Incentivizing tourism

Michael Alan Hamlin

Posted on August 31, 2007

Now it’s up to Congress

Senator Richard J. Gordon has been talking up his national tourism bill, which would reorganize the Department of Tourism, provide meaty incentives to foreign investors, and meaningfully promote the Philippines as a vacation and meeting hotspot. In a recent talk with potential investors, Gordon explained the bill’s purpose and promise in an effort to generate support among these important players.

Although the bill is extensive in scope and objective, Gordon made just three key points. He said first that his bill – which was passed by the Senate in the 13th Congress but was “held hostage” to other legislative priorities, in his view, by the House of Representatives – when enacted will provide an effective regulatory environment resulting in higher quality tourism facilities and services around the country.

Gordon cited the example of Boracay to demonstrate the relevance of better regulation to investors leery of more bureaucracy. As a result of haphazard and ineffective regulation of the industry on Boracay – which boasts one of the world’s most magnificent beaches – the once pristine haven has struggled through a series of crises that threaten its future. Those crises include the infamous, late 1990s open sewage debacle that could have closed the island down; encroachment onto public areas of the beach of new businesses, often fly-by-night, undocumented retail establishments; and generally high prices for poorly appointed and maintained, if not shoddy, rooms and restaurants.

If Gordon’s bill is passed, he says it will provide a tight regulatory framework with zoning regulations that will not only help clean up Boracay and other resort areas that similarly suffer from opportunistic exploitation and mismanagement, but assure that these mistakes don’t recur as local and international investors begin developing other attractive areas, including many in Bicol and Palawan.

The second priority Gordon discussed was the need to increase the level and quality of marketing promotions. Noting that Singapore, Malaysia, and Thailand each spend $100 million annually promoting their tourism industries, generating fabulous returns on their investments, he said more and better promotions is critical to industry development here. Each of these nations projects that by the end of the year they will have welcomed from close to 10 million (Singapore) to almost 30 million (Malaysia) visitors. The Philippines, in contrast, may reach a comparatively disappointing three million.

The Philippines invests about one tenth what its neighbors do promoting themselves. As a result, the Philippines comes up short in two ways. First, the obvious: few visitors. Second, visitors that do come spend substantially less than visitors to Singapore, Malaysia, and Thailand. Conference delegates and families vacationing in these competing countries spend on average $1,000 – $1,500 a day. In the Philippines, the average visitor spends about $50. If the Philippines is to rival its neighbors, it must be willing to make the investment necessary to do so.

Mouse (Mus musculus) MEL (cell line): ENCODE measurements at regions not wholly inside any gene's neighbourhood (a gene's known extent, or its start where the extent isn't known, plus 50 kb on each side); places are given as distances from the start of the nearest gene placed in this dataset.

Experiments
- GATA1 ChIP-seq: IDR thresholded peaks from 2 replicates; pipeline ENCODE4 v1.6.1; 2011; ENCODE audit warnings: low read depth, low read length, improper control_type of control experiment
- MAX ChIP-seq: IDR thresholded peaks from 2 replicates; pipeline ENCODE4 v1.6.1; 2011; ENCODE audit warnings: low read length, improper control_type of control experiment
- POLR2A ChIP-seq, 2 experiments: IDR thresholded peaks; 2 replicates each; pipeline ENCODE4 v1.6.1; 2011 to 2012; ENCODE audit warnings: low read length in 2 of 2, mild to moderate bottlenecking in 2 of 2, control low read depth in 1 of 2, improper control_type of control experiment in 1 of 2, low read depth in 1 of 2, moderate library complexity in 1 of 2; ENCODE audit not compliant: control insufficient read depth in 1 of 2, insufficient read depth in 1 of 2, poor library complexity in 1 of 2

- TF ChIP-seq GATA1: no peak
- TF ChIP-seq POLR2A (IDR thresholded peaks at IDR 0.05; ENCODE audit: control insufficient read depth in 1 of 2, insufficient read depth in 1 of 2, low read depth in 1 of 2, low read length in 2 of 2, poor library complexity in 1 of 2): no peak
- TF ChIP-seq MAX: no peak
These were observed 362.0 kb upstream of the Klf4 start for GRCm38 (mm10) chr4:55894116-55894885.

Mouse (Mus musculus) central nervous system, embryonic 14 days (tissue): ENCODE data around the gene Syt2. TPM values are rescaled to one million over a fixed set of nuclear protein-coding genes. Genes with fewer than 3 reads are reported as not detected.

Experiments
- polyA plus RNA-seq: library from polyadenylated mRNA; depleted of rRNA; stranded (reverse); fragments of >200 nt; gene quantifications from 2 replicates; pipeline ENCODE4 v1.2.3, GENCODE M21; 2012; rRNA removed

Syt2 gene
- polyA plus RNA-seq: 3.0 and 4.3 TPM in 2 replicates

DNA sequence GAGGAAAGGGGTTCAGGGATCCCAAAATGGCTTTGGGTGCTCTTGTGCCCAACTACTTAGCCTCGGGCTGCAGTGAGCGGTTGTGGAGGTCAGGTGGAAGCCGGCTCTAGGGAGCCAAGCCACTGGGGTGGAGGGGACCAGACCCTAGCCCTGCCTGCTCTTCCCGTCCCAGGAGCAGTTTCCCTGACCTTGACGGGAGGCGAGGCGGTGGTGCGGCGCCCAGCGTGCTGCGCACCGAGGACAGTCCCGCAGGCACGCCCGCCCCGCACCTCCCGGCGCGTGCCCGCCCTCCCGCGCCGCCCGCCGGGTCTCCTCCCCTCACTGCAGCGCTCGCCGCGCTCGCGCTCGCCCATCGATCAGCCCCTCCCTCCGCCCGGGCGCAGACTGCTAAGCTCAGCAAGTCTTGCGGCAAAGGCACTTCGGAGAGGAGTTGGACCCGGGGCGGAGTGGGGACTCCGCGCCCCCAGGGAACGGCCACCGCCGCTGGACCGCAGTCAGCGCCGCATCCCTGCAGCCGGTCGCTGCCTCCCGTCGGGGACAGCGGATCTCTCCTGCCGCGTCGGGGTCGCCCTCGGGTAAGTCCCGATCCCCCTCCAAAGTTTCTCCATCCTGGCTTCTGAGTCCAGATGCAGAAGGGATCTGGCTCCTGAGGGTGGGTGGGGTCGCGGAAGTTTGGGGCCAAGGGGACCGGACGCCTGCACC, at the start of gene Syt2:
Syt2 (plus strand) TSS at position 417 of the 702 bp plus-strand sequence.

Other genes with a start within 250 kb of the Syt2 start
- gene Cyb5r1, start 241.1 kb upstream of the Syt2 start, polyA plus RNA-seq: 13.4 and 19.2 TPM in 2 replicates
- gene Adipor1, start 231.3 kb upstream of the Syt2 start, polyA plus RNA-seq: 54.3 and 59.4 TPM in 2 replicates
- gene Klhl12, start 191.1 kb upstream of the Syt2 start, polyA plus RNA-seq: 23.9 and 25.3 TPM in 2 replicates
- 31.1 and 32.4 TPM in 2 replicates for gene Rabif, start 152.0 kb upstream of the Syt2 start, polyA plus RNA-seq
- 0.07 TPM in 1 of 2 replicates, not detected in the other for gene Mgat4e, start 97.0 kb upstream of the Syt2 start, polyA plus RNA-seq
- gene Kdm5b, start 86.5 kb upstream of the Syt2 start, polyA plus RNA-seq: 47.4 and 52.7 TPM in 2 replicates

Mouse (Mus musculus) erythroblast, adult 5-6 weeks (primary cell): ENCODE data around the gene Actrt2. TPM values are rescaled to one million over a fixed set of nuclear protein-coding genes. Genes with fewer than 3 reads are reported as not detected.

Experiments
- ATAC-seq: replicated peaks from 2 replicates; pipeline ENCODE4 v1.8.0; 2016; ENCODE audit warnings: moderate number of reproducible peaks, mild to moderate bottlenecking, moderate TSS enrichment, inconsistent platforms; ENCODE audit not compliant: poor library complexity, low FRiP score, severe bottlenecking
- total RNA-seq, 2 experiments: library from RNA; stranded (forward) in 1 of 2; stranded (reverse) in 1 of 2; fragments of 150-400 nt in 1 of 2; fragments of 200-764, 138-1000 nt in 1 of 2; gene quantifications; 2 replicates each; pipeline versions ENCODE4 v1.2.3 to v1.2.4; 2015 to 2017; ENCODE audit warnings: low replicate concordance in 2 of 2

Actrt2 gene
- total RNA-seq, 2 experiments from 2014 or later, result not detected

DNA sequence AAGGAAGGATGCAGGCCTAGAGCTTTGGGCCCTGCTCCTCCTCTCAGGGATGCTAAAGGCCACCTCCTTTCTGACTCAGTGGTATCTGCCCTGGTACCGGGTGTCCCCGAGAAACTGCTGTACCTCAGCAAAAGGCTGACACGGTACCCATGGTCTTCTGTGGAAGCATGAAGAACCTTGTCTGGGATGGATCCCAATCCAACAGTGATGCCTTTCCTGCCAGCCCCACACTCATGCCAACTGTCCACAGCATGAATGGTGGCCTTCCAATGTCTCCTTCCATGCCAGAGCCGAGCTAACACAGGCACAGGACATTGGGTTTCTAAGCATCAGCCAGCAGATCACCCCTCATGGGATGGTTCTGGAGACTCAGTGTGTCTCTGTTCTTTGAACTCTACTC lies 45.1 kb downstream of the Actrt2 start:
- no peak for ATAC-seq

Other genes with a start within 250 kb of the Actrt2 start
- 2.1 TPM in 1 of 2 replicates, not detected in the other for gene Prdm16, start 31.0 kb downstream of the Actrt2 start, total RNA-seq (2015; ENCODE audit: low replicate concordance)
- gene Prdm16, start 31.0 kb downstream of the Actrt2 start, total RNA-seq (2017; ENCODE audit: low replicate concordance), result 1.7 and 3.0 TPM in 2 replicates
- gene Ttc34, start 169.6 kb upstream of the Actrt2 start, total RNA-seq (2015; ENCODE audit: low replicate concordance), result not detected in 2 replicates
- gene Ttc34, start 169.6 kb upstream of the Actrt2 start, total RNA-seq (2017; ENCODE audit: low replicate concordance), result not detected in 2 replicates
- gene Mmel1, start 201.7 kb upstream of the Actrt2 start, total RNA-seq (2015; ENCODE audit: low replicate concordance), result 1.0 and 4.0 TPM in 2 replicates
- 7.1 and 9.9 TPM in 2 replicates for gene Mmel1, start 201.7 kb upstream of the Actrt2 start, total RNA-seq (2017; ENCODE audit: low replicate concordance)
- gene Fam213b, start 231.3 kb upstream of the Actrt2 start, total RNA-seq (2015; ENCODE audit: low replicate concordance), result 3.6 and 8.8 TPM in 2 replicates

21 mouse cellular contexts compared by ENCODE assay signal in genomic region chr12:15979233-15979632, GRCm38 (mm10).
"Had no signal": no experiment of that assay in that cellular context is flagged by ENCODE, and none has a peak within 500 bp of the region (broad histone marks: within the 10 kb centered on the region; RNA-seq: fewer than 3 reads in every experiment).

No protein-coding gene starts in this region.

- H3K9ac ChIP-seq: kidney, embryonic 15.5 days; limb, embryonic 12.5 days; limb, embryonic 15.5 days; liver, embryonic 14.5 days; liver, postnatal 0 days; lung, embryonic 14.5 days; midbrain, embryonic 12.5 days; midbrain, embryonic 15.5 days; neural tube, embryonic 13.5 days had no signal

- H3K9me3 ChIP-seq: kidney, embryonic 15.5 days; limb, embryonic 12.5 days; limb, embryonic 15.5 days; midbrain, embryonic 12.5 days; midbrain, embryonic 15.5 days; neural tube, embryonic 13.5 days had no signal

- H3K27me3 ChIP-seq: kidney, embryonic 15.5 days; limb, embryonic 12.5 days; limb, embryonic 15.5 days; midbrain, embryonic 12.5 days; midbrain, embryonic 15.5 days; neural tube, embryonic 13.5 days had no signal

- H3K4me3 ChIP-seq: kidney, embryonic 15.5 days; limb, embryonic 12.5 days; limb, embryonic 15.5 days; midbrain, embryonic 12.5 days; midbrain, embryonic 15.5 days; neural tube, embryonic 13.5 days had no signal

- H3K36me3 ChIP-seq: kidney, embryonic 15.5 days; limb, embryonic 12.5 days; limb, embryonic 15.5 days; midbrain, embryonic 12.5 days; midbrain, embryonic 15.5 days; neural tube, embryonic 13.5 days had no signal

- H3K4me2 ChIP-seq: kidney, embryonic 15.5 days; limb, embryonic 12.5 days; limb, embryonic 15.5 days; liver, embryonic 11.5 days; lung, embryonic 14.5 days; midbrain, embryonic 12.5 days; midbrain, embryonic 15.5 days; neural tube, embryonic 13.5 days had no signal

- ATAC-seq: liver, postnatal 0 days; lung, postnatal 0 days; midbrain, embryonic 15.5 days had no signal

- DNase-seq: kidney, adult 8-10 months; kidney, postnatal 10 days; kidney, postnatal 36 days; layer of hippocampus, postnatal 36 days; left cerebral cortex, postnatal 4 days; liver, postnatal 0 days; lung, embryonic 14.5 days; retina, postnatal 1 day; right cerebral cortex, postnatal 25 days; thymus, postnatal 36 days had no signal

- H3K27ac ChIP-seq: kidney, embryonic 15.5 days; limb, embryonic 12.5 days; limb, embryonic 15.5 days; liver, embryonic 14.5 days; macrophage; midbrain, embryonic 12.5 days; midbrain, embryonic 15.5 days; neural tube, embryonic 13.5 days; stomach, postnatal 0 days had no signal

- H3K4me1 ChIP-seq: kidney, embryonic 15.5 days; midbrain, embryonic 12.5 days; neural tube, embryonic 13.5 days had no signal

Gordon’s third priority is investor incentives. Under his bill, investors in the tourism industry will be entitled to a six-year income tax holiday that can be extended if substantial reinvestment takes place, three percent tax on gross income after the holiday expires in lieu of all other national and local taxes, and 100% exemption on taxes and customs duties on imported equipment.

The Department of Finance (DOF), Gordon noted, has raised its consistently tiresome argument that investor incentives “rob” the national treasury of much-needed funds. Gordon is clearly correct when he notes that the treasury can’t be robbed of funds that don’t exist. And if the Philippines expects to enjoy the benefits of 10 million or more visitors a year – including billions of dollars flowing into the local economy, hundreds of thousands of jobs, and improved country brand image stimulating further investment – it will have to match incentives offered by competing places. Gordon light-heartedly accuses DOF officials of suffering from “SARS – severe awareness and responsibility shortage.”

To manage investment incentives, Gordon proposes setting up a Tourism Economic Zone Authority (TEZA), similar to the Philippine Economic Zone Authority (PEZA), which already does these things for investors, including those investing in tourism. PEZA (Full Disclosure: My firm is PEZA certified.) is an agency of the Department of Trade & Industry, which perhaps explains why Gordon feels TEZA, which will be attached to DOT, is necessary. His bill notes that the nature of investment in tourism varies significantly from investment in manufacturing, which PEZA regulates.

But PEZA does more than regulate investment in manufacturing. It has regulated investment in business process outsourcing and other information technology-intensive sectors successfully for years. And as I’ve noted, it has also begun certifying tourism zones and granting incentives. Because PEZA has earned a deserved reputation for honest and efficient management among investors, there’s probably no reason to create another agency to do this for tourism investment.

Otherwise, Gordon’s tourism bill does a lot of the right things that will boost investment in tourism and the industry itself. It’s now up to the 14th Congress to make it happen.

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